London[edit]

In January 2001 Bob Kiley moved across the Atlantic to become Chairman of London Regional Transport (the public body appointed by the Secretary of State for Transport to run London's Underground network of trains and also Commissioner of Transport for London, the public body which reports to the Mayor of London and which has increasingly been granted authority formerly held by London Regional Transport.

Kiley, who was given a $4m four-year contract was regarded as a strange bedfellow for "Red" Ken Livingstone - the former firebrand socialist elected London's first mayor in 2000. Indeed they themselves described their working relationship as "a CIA activist working for an unreconstructed Trotskyite". However, Livingstone's and Kiley's views on London transport have proved very similar. Both were vehemently opposed to the government's plans for public-private partnerships (PPP) in running of the tube. Kiley was sacked as chairman of London Regional Transport in July 2001 and repeated clashes with his boss, Transport Secretary Stephen Byers.

Remaining as Commissioner of Transport for London, he and Livingstone took the government to court in trying to prevent PPP. They failed and in January 2003 three separate private companies took control of maintaining various tube lines. In July 2003 powers for running the rest of the Tube network, including manning and maintaining the stations, was transferred to Transport for London and London Regional Transport became defunct. Kiley welcomed the opportunity to take greater control over the running over the tube but warned that he felt he would be hampered by PPP:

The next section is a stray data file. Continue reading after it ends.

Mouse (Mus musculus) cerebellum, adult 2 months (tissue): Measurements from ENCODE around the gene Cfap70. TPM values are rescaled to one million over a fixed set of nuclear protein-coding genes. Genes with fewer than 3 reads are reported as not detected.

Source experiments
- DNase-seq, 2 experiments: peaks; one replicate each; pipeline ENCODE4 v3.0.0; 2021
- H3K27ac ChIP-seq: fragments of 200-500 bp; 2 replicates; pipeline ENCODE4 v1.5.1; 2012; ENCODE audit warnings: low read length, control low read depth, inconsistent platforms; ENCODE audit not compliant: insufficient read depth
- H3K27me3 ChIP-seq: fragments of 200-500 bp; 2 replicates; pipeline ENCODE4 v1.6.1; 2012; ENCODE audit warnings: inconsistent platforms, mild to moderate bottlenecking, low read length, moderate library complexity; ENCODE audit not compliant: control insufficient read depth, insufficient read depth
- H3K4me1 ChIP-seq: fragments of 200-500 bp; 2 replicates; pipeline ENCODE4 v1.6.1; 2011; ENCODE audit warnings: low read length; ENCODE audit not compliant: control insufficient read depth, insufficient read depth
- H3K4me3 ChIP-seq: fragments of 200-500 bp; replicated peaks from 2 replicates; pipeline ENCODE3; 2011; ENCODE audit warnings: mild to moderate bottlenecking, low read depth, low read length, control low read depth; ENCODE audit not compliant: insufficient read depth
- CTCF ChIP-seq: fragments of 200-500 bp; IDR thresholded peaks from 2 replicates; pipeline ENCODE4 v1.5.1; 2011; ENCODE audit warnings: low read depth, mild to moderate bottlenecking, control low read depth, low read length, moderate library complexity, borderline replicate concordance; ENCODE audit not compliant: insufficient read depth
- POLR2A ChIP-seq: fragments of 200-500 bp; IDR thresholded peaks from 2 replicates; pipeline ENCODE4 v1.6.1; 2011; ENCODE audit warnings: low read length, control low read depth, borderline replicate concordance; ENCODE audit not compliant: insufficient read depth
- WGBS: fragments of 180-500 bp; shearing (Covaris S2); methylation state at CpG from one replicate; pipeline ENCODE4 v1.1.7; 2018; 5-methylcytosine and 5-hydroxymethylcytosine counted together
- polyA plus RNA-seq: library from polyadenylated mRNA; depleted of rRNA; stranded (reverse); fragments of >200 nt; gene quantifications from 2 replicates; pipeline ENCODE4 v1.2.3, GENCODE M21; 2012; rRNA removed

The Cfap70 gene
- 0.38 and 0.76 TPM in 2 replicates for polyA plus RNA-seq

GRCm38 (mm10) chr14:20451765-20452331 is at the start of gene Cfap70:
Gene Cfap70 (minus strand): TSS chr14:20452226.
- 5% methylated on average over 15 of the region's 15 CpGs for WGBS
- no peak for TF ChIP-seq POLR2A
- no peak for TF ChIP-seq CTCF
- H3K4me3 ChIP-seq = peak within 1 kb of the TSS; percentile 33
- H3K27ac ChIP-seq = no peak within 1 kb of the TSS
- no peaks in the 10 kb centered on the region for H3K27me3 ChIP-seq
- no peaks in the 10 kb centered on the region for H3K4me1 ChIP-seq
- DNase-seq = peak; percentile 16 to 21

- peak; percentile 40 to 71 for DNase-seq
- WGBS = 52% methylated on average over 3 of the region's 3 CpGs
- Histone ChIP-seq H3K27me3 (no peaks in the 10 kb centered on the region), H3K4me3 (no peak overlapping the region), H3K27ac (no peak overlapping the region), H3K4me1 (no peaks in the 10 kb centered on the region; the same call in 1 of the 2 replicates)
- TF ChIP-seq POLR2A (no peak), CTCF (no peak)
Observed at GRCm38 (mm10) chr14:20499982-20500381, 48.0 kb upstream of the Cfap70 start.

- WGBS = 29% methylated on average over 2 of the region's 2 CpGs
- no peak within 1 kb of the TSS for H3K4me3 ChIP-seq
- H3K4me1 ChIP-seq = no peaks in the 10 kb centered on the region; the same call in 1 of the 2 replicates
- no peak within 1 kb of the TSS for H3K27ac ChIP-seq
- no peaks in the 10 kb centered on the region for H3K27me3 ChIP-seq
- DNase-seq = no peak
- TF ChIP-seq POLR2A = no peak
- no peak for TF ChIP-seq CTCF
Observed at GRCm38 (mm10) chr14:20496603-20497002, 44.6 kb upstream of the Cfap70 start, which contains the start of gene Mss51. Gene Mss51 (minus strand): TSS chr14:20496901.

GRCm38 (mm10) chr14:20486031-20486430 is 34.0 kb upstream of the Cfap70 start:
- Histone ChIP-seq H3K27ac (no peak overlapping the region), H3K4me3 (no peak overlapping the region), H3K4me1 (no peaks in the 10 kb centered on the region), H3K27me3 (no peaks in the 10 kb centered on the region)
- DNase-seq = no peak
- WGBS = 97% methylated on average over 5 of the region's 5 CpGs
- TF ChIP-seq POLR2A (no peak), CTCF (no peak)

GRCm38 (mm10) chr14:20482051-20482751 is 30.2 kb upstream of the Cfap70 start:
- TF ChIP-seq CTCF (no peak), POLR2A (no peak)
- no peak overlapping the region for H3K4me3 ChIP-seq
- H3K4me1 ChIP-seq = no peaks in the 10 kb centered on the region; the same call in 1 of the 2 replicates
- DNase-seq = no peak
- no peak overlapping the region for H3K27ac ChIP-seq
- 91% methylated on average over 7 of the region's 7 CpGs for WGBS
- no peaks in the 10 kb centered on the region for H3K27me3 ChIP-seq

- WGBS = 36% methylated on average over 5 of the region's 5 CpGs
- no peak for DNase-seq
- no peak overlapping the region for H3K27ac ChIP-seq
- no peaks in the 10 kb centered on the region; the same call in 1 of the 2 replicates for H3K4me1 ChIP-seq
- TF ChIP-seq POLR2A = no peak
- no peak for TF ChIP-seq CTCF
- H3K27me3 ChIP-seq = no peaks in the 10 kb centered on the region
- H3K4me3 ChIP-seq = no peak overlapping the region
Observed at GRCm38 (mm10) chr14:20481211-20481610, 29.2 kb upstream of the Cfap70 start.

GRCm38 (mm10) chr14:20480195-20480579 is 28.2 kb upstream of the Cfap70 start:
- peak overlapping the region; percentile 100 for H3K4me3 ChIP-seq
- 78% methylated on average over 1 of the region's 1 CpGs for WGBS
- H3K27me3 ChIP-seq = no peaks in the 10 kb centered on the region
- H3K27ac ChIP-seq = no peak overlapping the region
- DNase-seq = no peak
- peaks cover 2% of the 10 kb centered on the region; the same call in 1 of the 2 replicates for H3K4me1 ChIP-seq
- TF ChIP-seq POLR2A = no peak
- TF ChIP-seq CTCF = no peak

I maintain that the Government’s Public Private Partnership (PPP) is not the right way to manage the maintenance and renewal of the Tube. As they stand, the PPP contracts do not satisfactorily address the improvements to the Underground that TfL and the public demand. Nevertheless, we will do everything within our power to hold the infrastructure companies to account on those Tube improvements they have promised to deliver.

In December 2004, he and Livingstone announced a 4 year extension to Kiley's contract with TfL running until 2008 at an increased salary (£2.4 million [pounds sterling] over the term of the contract). This amount is disputed by a report issued by the TaxPayers Alliance [1] who list his salary for 2005/06 as £1,146,425. However, in November 2005, Kiley announced that he would be standing down in January 2006, after five years in the job. He was paid almost £2 million [2] in a settlement for standing down, and remained as a £3,200-a-day consultant.[3] He was replaced by as Commissioner by Peter Hendy in February 2006.

Kiley's first wife and two children were killed in a car accident in 1974. He is currently married to his second wife, Rona. They have two sons.[4]